Our latest research was recently published in Cortex and led by Lucy Russell, who worked on this as part of her PhD. It is the first large scale study to investigate social abilities in individuals with familial forms of FTD.
Many individuals with FTD have difficulties interacting socially with other people. This can be particularly distressing for loved ones and carers because communication relies heavily on the ability to understand what others may be thinking or feeling. Some research has investigated this impairment in individuals with an unknown cause of FTD. However, very little work has investigated this in people with familial FTD, in which FTD is caused by a known genetic mutation.
In this study, we used two tasks. One investigated whether individuals are able to identify emotions in pictures of faces, and the other assessed their ability to know that others have thoughts that may be different to our own. We also investigated the brain areas that are involved in these social abilities.
627 participants took part in the study: 381 individuals with a familial form of FTD and 246 healthy controls. The individuals with familial FTD were then divided into the following genetic groups: 159 individuals with a C9orf72 expansion, 155 individuals with mutations in the GRN gene, and 67 individuals with mutations in the MAPT gene.
Comparing the individuals with familial forms of FTD to the healthy control group, we found that all individuals who had an FTD diagnosis, regardless of which genetic group was affected, had difficulties completing these two tasks. In addition, we found that individuals with C9orf72 expansions who were starting to present with very mild symptoms, also had difficulties in their ability to correctly identify emotions.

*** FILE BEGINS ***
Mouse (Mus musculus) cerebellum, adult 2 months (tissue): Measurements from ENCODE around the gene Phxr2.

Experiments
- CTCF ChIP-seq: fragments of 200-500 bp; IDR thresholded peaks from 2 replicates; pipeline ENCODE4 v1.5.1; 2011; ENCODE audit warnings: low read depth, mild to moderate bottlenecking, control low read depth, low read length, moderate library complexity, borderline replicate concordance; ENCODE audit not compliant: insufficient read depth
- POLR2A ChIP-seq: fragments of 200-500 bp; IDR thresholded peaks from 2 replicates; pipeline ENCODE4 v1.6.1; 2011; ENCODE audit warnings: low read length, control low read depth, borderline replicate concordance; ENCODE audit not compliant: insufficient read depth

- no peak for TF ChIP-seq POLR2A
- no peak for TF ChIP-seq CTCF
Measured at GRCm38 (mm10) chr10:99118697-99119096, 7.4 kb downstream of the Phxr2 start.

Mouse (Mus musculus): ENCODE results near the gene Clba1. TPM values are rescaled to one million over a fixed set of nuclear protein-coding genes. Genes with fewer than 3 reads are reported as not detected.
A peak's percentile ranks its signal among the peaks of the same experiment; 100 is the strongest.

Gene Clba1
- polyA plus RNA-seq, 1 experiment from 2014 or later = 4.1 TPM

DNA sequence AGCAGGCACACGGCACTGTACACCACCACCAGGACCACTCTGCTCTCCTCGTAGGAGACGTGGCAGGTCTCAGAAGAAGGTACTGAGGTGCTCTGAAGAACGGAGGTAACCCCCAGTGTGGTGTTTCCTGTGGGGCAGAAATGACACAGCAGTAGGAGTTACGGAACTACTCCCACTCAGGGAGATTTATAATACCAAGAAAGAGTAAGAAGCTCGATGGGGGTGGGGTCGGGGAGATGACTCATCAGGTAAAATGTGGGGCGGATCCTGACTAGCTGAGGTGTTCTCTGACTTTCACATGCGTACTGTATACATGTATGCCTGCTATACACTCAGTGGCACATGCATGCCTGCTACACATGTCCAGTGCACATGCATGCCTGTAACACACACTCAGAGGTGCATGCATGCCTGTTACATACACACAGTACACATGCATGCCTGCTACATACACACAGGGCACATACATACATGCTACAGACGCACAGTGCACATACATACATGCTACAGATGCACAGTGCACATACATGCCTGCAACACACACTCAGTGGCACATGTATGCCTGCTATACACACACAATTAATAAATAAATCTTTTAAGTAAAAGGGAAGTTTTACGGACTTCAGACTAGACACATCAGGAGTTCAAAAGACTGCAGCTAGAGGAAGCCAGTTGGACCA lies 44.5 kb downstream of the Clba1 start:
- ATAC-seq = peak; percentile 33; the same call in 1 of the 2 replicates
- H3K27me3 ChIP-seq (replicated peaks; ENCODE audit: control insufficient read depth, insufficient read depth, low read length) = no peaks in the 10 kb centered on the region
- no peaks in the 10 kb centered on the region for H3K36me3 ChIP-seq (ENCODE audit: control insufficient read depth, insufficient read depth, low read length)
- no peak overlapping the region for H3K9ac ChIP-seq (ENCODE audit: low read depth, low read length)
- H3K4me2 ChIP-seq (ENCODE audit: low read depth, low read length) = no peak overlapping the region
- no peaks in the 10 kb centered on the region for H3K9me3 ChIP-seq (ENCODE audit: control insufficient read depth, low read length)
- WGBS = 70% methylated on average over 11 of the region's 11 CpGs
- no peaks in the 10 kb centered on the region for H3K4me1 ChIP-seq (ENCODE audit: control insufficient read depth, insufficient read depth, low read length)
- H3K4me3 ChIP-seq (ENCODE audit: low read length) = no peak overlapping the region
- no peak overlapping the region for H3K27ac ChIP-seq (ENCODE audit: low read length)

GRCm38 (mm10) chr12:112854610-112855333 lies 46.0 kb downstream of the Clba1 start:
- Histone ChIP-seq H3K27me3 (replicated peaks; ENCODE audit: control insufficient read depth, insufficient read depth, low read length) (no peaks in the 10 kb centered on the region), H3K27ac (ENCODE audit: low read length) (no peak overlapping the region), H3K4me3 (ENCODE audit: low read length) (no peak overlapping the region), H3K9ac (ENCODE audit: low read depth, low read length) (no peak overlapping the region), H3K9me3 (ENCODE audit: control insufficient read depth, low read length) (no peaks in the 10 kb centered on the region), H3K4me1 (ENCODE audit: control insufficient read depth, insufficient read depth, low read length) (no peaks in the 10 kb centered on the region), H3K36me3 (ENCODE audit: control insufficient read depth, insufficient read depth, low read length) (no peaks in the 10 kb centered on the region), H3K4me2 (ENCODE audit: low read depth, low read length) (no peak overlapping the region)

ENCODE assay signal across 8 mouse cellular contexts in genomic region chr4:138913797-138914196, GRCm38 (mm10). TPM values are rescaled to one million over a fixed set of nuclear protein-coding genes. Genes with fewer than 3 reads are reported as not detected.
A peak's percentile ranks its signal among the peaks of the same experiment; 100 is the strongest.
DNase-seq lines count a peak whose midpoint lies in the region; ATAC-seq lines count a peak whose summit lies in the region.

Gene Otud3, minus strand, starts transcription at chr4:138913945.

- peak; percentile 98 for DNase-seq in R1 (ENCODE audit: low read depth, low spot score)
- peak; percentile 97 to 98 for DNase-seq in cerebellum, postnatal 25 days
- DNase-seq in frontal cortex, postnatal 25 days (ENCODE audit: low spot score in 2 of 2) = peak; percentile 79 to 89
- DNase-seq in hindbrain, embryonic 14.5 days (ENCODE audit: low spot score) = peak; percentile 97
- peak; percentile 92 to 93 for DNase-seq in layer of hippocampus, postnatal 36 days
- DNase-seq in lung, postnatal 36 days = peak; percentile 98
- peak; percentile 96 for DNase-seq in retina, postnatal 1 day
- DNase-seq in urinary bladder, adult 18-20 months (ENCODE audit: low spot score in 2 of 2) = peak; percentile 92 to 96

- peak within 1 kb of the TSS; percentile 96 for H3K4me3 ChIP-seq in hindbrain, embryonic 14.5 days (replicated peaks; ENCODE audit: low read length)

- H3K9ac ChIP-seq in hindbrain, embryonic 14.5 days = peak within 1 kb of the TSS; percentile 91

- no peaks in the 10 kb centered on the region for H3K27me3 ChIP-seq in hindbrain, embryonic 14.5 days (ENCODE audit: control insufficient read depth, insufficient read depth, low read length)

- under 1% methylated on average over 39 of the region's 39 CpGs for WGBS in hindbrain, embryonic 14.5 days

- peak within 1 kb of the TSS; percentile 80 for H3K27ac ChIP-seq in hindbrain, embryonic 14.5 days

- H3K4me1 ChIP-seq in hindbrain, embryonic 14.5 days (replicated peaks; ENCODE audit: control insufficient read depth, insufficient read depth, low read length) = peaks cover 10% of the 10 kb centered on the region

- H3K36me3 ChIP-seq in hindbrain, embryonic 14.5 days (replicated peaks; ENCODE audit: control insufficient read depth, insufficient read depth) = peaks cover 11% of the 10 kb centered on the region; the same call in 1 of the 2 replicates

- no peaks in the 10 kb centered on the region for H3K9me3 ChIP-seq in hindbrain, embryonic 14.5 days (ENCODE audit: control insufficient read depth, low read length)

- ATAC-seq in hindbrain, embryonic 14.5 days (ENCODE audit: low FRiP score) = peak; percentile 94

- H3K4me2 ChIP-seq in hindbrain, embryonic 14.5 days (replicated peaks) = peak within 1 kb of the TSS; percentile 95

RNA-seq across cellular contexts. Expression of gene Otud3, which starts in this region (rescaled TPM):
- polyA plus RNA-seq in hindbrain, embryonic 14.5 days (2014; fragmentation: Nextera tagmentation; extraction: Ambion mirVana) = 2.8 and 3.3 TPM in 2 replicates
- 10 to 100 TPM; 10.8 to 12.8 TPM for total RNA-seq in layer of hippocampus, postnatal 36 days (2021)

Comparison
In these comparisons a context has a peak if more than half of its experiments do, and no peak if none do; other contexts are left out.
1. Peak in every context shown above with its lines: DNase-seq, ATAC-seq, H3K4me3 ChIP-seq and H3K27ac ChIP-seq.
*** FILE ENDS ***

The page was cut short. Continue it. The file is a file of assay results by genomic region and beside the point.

These results were also supported by the finding that brain regions previously associated with these social abilities, showed reduced grey matter volume in individuals who performed poorly on these tasks. This is important as grey matter volume is an indirect measure of functioning brain cells (neurons). So reduced volume means fewer functioning neurons in brain regions responsible for social abilities. The “basal ganglia”, a group of brain regions deep in the middle of the brain, was also associated with performance on the task, which was a new finding.
These results suggest that this emotion recognition task, along with measuring grey matter volume in certain brain regions, will be helpful to identify early changes in social abilities in individuals with C9orf72 expansions, prior to a formal clinical diagnosis of FTD being given. We hope that this will prove useful in future clinical trials, particularly for monitoring the changes in symptoms over time.